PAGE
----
Thursday, May 4, 2017

Weird Revisted: Fantasy Pharmakon

In February of 2010, I had fantasy drugs on the mind. I'm happy to say that in the 7 plus years since this post originally appeared, a lot of fantastic intoxicants have appeared on blogs and OSR products.
"Not that we needed all that for the trip, but once you get into locked a serious drug collection, the tendency is to push it as far as you can."

- Raoul Duke, Fear and Loathing in Las Vegas

A couple of years ago, I was following a messageboard thread discussing drugs--intoxicants--in the context of fantasy gaming. It was prompted by White Wolf's Exalted and the modern drugs like heroin and cocaine, apearing therein. One of the writer's involved with defended their choice to use those very modern drugs with those very modern names by saying that "made up" names for things were essentially lame/uncool, and that if a substance was familiar to player's under a certain name, that name ought to be used.

I disagreed in two ways. One, I think using too many words with modern connotations and origins can break the "mood" of fantasy. Such things are "amundisms," as Lin Carter would have it in his seminal exploration on world-building, Imaginary Worlds (1973). Secondly, and most importantly, why should a world like Exalted's Creation, where fantastic creatures like the Beasts of Resplendent Liquids exist--which eat raw materials and excrete drugs--be saddled with the same old, boring drugs found in the real world? Surely, that's a failure of imagination.

Thankfully, many writers of fantastic fiction have not been so limited. Here are several examples of fantastic intoxicants which should serve to inspire interesting new substances for role-playing game characters to use (or misuse):

Black Lotus
In most of Howard's Conan stories, black lotus is a poison (though in "Hour of the Dragon" it's noted that its pollen causes "death-like sleep and monstrous dreams"), but the ancestors of the thoroughly stoned citizens of Xuthal have cultivated it until "instead of death, its juice induces dreams, gorgeous and fantastic." The effects appear to be similar to more mundane narcotics in terms of the heavy sleep and euphoria it induces with the added effect of generating vivid, pleasurable dreams. Find it in: "Xuthal of the Dusk" in The Coming of Conan the Cimmerian.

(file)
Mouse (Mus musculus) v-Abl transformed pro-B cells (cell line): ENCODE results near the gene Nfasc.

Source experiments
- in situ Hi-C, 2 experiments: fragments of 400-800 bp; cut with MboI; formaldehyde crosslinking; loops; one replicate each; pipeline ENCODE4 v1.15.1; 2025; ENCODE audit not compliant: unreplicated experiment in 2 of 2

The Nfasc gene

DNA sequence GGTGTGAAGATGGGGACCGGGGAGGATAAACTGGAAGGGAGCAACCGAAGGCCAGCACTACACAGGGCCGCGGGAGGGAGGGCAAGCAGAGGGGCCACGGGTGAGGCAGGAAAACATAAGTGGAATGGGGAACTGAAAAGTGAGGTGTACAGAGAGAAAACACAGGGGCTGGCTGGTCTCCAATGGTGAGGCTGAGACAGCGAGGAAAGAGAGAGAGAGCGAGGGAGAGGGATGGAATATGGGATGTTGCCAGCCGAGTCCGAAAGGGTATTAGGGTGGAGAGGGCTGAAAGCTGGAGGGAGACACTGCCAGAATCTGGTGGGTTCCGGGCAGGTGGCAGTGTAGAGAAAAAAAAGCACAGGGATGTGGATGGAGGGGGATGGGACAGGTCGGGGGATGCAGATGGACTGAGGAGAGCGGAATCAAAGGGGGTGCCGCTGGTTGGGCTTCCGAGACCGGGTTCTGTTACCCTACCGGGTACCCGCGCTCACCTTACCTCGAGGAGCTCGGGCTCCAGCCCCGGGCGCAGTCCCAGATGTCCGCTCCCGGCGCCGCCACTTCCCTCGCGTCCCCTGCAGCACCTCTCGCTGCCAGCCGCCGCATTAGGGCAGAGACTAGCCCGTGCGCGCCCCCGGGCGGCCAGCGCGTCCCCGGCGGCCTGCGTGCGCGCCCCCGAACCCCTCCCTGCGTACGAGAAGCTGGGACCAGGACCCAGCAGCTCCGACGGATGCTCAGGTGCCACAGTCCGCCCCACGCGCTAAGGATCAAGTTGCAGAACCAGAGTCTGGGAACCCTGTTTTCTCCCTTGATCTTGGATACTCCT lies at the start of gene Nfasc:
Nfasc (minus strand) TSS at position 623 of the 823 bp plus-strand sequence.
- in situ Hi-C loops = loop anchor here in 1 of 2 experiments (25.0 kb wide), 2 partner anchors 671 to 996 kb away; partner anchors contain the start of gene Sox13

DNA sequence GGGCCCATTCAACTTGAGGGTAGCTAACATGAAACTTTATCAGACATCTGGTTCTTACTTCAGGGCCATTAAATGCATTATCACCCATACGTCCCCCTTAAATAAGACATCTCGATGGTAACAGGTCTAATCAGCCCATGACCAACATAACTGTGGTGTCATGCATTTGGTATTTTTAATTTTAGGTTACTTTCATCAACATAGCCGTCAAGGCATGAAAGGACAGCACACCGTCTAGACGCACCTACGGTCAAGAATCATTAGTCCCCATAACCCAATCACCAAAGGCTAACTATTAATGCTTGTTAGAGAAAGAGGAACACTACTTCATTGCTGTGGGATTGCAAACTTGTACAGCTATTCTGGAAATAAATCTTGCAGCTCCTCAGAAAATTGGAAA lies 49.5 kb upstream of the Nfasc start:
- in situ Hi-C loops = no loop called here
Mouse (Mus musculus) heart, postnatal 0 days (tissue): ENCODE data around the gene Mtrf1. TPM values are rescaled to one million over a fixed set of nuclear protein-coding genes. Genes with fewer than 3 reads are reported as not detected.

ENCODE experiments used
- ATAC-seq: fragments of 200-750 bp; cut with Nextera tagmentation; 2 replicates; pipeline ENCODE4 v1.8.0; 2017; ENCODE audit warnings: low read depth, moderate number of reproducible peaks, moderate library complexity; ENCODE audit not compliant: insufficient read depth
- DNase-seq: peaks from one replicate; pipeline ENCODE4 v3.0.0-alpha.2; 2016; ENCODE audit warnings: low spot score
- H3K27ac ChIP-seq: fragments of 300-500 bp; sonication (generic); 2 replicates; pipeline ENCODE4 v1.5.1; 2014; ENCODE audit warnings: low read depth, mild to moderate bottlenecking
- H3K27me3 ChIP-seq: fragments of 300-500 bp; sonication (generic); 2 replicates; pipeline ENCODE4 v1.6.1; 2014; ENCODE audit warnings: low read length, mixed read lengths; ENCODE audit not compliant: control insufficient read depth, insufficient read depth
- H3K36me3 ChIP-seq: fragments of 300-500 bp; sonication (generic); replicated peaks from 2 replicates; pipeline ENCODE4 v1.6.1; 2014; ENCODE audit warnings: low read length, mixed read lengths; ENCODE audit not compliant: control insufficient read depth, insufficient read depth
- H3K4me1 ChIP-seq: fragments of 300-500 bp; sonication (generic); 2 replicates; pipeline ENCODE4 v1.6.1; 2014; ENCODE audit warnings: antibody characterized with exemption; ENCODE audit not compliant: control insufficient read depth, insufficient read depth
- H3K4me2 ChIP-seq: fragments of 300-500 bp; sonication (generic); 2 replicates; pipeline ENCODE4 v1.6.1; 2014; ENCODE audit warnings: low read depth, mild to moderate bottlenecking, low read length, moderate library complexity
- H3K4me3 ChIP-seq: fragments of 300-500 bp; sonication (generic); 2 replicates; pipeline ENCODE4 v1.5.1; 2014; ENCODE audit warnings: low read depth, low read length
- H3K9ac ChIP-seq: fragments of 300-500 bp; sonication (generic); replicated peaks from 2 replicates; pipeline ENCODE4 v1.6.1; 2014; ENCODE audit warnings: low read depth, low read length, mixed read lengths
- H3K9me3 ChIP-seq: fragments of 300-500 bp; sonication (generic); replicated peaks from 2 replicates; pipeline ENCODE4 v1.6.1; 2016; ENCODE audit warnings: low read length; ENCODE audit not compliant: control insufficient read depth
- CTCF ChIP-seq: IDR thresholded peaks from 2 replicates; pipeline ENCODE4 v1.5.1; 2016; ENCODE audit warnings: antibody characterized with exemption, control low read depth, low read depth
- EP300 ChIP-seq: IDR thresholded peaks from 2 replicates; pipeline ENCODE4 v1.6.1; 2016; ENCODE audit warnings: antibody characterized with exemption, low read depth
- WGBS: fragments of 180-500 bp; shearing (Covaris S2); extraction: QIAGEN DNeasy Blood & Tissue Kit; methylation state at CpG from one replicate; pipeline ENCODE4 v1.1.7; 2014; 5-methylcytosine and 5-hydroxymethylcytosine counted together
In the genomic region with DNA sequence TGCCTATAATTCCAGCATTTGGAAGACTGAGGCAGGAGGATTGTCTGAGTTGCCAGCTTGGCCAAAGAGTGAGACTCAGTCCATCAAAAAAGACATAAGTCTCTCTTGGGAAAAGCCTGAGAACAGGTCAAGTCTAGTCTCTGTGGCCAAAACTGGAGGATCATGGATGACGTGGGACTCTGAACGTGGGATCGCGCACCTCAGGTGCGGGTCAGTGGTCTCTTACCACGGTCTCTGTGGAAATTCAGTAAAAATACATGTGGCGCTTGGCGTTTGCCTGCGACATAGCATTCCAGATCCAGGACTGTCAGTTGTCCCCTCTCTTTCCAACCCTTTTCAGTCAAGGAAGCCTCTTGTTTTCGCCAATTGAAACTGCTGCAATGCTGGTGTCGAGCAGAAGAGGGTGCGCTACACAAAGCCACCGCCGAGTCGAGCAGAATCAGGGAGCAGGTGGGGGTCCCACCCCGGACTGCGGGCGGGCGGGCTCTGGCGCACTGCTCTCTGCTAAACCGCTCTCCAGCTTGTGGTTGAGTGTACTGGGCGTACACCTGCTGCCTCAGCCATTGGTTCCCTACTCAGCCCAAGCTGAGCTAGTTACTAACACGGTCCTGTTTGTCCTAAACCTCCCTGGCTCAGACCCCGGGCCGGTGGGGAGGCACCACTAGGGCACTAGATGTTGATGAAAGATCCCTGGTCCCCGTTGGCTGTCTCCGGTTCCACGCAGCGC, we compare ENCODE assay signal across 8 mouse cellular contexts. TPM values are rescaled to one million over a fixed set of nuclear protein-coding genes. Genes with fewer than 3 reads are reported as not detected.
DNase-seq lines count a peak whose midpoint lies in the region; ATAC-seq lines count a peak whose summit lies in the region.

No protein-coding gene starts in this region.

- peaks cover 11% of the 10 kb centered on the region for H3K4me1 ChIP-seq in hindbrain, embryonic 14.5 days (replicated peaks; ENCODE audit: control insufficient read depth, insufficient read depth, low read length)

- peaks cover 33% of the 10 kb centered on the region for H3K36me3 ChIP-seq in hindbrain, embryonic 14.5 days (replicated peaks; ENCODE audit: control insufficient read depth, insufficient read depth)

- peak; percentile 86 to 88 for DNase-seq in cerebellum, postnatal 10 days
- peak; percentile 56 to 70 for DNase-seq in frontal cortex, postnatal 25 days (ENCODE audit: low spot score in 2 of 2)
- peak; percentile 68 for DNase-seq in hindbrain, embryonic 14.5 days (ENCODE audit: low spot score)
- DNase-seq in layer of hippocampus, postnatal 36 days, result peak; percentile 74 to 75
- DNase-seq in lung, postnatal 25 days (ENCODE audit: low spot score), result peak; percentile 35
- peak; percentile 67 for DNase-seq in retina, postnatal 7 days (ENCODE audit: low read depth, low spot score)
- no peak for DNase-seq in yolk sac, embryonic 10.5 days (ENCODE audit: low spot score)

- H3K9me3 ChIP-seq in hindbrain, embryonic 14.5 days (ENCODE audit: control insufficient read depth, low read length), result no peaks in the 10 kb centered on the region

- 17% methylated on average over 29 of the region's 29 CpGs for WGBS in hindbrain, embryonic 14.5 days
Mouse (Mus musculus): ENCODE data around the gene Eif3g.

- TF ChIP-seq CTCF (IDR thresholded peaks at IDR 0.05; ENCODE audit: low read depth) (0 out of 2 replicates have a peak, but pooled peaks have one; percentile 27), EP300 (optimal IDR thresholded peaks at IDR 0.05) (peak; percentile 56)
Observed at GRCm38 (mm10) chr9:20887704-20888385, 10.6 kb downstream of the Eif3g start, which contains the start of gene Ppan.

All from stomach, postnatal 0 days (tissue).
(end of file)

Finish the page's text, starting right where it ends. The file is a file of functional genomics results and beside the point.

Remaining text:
A mysterious, and powerful, new psychedelic drug on the streets of New Crobuzon in China Mieville's Perdido Street Station. Dreamshit takes the form of brown, sticky pellets about the size of an olive that smell like burnt sugar. Eventually, it's discovered that dreamshit is the "milk" of the deadly, mind-devouring, slake-moths. Find it in: Perdido Street Station by China Mieville.

In Tim Lebbon's Noreela, fledge is a commonly used (and abused) substance. Mined from deep underground the yellowish substance is put to many beneficial uses by the race of fledge miners for whom it provides sustenance, healing, and the ability to project their minds outside of their bodies. The fledge miners experience no ill-effects from their use, but do have withdrawal if they go without it. Taken to the surface, though, fledge degrades in quality--its mental-projection effects greatly diminish--and becomes highly addictive. Not that fledge mining is totally without dangers. There are rare, but powerful demons (the Nax) sometimes found near fledge veins. Lebbon also gives us another drug--rhellim--which enhances sexual stimulation, and comes from the livers of furbats. Find them in: Dusk, and Dawn by Tim Lebbon.

The Plutonian Drug
The Plutonian Drug appears in the Clark Ashton Smith story of the same name. Also called "plutonium"--though certainly not to be confused with the radioactive element of the same name--it's found on Pluto by the Cornell Brothers' 1990 expedition (I remember watching the intrepid explorers' return on live TV in 1994, don't you?). Its native form is crystalline, but it turns to a powder when exposed to earthly atmosphere. Ingestion of the drug causes the user to be able to perceive their own timeline for a relatively recent period as if it were a spatial dimension, allowing them to see a short distance into the future. Several other extraterrestrial drugs are mentioned in the same story. Find them in: "The Plutonian Drug."

Appearing in a couple of stories by Leigh Brackett, shanga certainly brings out the beast in its users.  It isn't actually a drug, but a radiation produced by projector devices, the construction of which is a lost art. Users experience temporary atavism, allowing one to (as the quote goes) make oneself into a beast to get rid of the pain of being a man. The ancient projectors used a prism of an alien crystal rather than quartz, like the projectors found in the seeder parts of Martian trade-cities at the time of the stories. The crystals, the so-called Jewels of Shanga, produce a more potent effect leading to physical de-evolution, with longer exposure causing transformation to ever more remote evolutionary ancestral forms. Find it in: "Queen of the Martian Catacombs" (The Secret of Sinharat), and "The Beast-Jewel of Mars."

There you go. Five substances for hours of simulated enjoyment. Turn on, tune in, play on.


JB said...

Huh. I've never owned, played, or read Exalted. That's a fairly terrible justification; I agree with your sentiments.

Anonymous said...

Why would you not wish to have fantastic drugs for a fantastic setting? The Sea of Stars has crazy drugs like Dragon's Blood (real and synthetic), Ground Nightmare and more.

Trey said...

Yeah, I mean it seemed a bizarre stand to take.

Sea of Stars is definitely doing it right.